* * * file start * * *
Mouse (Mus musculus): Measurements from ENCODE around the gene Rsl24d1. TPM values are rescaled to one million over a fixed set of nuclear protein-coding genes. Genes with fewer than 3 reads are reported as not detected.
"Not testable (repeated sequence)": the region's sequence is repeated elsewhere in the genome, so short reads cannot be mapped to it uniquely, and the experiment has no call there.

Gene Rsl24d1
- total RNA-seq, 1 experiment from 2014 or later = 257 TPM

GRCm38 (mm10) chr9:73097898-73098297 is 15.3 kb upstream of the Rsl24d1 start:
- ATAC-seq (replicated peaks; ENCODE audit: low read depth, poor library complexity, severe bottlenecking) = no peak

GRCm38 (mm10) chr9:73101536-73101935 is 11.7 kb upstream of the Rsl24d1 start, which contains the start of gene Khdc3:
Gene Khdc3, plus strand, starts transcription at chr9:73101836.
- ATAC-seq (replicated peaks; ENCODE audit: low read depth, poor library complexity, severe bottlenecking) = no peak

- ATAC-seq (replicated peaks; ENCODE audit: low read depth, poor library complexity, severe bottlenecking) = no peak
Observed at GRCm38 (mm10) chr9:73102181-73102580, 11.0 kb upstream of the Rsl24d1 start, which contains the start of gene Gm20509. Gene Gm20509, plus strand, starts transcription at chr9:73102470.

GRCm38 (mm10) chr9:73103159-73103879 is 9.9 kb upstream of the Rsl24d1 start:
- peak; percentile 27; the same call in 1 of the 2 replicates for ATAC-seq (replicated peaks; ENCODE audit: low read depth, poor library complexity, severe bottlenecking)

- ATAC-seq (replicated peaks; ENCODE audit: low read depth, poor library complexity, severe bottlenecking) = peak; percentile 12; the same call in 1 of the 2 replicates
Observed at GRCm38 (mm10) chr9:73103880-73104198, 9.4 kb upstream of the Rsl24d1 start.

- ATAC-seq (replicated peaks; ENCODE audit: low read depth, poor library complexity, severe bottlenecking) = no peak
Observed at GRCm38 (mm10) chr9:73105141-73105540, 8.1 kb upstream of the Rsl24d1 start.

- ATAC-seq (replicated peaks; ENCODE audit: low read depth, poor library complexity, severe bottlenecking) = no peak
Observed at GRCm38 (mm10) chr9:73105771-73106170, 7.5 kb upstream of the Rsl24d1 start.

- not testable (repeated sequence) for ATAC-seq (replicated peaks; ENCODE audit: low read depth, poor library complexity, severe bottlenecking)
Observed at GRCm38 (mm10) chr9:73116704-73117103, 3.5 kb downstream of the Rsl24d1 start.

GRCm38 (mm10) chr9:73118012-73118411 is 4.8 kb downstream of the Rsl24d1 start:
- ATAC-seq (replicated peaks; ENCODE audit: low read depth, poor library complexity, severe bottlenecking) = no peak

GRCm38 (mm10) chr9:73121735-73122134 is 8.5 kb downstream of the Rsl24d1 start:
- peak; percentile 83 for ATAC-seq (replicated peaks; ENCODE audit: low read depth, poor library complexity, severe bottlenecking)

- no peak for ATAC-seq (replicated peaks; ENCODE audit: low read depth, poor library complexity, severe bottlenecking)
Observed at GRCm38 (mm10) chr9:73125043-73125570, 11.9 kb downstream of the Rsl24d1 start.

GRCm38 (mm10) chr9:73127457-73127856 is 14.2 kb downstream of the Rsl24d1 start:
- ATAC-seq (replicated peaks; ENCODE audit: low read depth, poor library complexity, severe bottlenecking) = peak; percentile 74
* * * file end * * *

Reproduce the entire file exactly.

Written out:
Mouse (Mus musculus): Measurements from ENCODE around the gene Rsl24d1. TPM values are rescaled to one million over a fixed set of nuclear protein-coding genes. Genes with fewer than 3 reads are reported as not detected.
"Not testable (repeated sequence)": the region's sequence is repeated elsewhere in the genome, so short reads cannot be mapped to it uniquely, and the experiment has no call there.

Gene Rsl24d1
- total RNA-seq, 1 experiment from 2014 or later = 257 TPM

GRCm38 (mm10) chr9:73097898-73098297 is 15.3 kb upstream of the Rsl24d1 start:
- ATAC-seq (replicated peaks; ENCODE audit: low read depth, poor library complexity, severe bottlenecking) = no peak

GRCm38 (mm10) chr9:73101536-73101935 is 11.7 kb upstream of the Rsl24d1 start, which contains the start of gene Khdc3:
Gene Khdc3, plus strand, starts transcription at chr9:73101836.
- ATAC-seq (replicated peaks; ENCODE audit: low read depth, poor library complexity, severe bottlenecking) = no peak

- ATAC-seq (replicated peaks; ENCODE audit: low read depth, poor library complexity, severe bottlenecking) = no peak
Observed at GRCm38 (mm10) chr9:73102181-73102580, 11.0 kb upstream of the Rsl24d1 start, which contains the start of gene Gm20509. Gene Gm20509, plus strand, starts transcription at chr9:73102470.

GRCm38 (mm10) chr9:73103159-73103879 is 9.9 kb upstream of the Rsl24d1 start:
- peak; percentile 27; the same call in 1 of the 2 replicates for ATAC-seq (replicated peaks; ENCODE audit: low read depth, poor library complexity, severe bottlenecking)

- ATAC-seq (replicated peaks; ENCODE audit: low read depth, poor library complexity, severe bottlenecking) = peak; percentile 12; the same call in 1 of the 2 replicates
Observed at GRCm38 (mm10) chr9:73103880-73104198, 9.4 kb upstream of the Rsl24d1 start.

- ATAC-seq (replicated peaks; ENCODE audit: low read depth, poor library complexity, severe bottlenecking) = no peak
Observed at GRCm38 (mm10) chr9:73105141-73105540, 8.1 kb upstream of the Rsl24d1 start.

- ATAC-seq (replicated peaks; ENCODE audit: low read depth, poor library complexity, severe bottlenecking) = no peak
Observed at GRCm38 (mm10) chr9:73105771-73106170, 7.5 kb upstream of the Rsl24d1 start.

- not testable (repeated sequence) for ATAC-seq (replicated peaks; ENCODE audit: low read depth, poor library complexity, severe bottlenecking)
Observed at GRCm38 (mm10) chr9:73116704-73117103, 3.5 kb downstream of the Rsl24d1 start.

GRCm38 (mm10) chr9:73118012-73118411 is 4.8 kb downstream of the Rsl24d1 start:
- ATAC-seq (replicated peaks; ENCODE audit: low read depth, poor library complexity, severe bottlenecking) = no peak

GRCm38 (mm10) chr9:73121735-73122134 is 8.5 kb downstream of the Rsl24d1 start:
- peak; percentile 83 for ATAC-seq (replicated peaks; ENCODE audit: low read depth, poor library complexity, severe bottlenecking)

- no peak for ATAC-seq (replicated peaks; ENCODE audit: low read depth, poor library complexity, severe bottlenecking)
Observed at GRCm38 (mm10) chr9:73125043-73125570, 11.9 kb downstream of the Rsl24d1 start.

GRCm38 (mm10) chr9:73127457-73127856 is 14.2 kb downstream of the Rsl24d1 start:
- ATAC-seq (replicated peaks; ENCODE audit: low read depth, poor library complexity, severe bottlenecking) = peak; percentile 74